An informal survey done some years ago highlighted a shortage of nearly 75,000 trucks of different specifications. Nowadays, many Chinese trucks are traversing daily from China to Gwadar Port and back. Most of these trucks return empty and hence the element of added cost is there. One solution is to negotiate an official agreement where most of these trucks could be sold in Pakistan. Pakistan has four or five airlines depending on which airline is either operating or parked at airports for whatever reasons. These airlines do not have cargo planes for intercity haulage. Until these airlines have the cargo carrying capacity, the foreign cargo airlines should be allowed to fly directly to the cities so that users in the northern areas are able to get their consignments in a faster mode. All in all, if Pakistan economy is to boom, these intra-transport shortcomings, capacity deficiencies, obsolete laws and rules, and incentives for investors must be addressed and resolved on a fast track basis.

PAGE: How would you describe Gwadar Port?

Majyd Aziz: If to “describe” Gwadar Port refers to its strategic location on convergence of three most commercially important regions of the world, that is, oil-rich Middle East, or Central Asian region, or South Asia, or that without Gwadar, the dynamics of Belt Road Initiative will not be so influential or global, or that the new world epicenter revolves around Gwadar, or that Gwadar is around 3,000 km from the Chinese Khunjerab Pass, 1000 km from Chaman, and 2000 km from Torkham, then it can be rightly said that Gwadar is the Future of Pakistan. These important facts are not the only ways to describe Gwadar. What is prominent about Gwadar, with its Deep Sea Port, is its potential as the economic hub that is destined to be the center of all future trade, investment and economic prosperity. Gwadar Port is well-placed to be the gateway Port for monumental movement of trade, both from maritime as well as road networks. On the map, the location of Gwadar Port is ideal than locations of Ports of Iran, Oman and Dubai.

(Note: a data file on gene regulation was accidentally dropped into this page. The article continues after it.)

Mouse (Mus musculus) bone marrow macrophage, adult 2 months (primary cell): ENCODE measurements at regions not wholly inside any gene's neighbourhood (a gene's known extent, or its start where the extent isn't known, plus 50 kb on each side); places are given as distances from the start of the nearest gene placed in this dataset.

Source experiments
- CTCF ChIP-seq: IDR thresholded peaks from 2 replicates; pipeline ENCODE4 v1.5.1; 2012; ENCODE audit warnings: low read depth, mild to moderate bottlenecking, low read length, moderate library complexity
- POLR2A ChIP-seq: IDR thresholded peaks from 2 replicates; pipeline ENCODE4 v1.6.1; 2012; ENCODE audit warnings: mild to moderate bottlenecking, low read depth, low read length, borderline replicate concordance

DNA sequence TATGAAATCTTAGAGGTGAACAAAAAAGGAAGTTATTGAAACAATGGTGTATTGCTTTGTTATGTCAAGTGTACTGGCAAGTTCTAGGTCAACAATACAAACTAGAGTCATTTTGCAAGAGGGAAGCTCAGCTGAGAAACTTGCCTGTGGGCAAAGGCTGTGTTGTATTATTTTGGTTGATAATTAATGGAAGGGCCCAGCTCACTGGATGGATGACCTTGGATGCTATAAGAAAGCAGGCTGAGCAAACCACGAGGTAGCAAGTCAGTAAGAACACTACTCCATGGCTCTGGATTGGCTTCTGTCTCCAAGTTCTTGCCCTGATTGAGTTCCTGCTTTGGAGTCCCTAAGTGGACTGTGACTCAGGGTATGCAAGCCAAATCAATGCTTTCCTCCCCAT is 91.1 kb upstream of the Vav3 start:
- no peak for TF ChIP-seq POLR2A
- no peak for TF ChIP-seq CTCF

Gwadar Port will have the distinctive advantage as a facilitative transshipment hub for Pakistan and, significantly, for China, Russia, Central Asia, and Afghanistan. This would enable it to be among the top eight or nine busiest container ports and if China, which has six ports, diverts substantial cargo to Gwadar, then it could become among the very few top container transshipment ports of the world. At the same time, Gwadar could have one of the larger warehousing yards, and this is one area where Pakistan can earn billions every year.

Importantly, Pakistan now has three Ports and Gwadar would also be the source of entry for goods destined for Afghanistan, especially for transportation of minerals. A sister-Port agreement with Chahbahar Port of Iran would further enhance the importance of Gwadar. The marginalized people of Balochistan, especially the youth, would benefit from the huge demand for human resources, once Gwadar becomes the Port of Call and once investors establish refineries, industries, commercial construction projects, hospitality sector, and fisheries, etc. It is estimated that there would be 30,000 Port-related jobs and overall 1.50-2.00 million jobs could be created. Pakistan’s revenue is expected to be $15 billion in transit fees, $10 billion from Port, $2-3 billion from toll tax, and billions of Rupees from economic activities. There is a potential of $30 billion investment in commercial, residential and industrial construction and over $1 billion in setting up hotels and rest houses. Undoubtedly, Gwadar (alongwith Thar coal) would put Pakistan in the ranks of a developed nation.

PAGE: How do you see the shipping industry of Pakistan vis-a-vis the neighboring countries?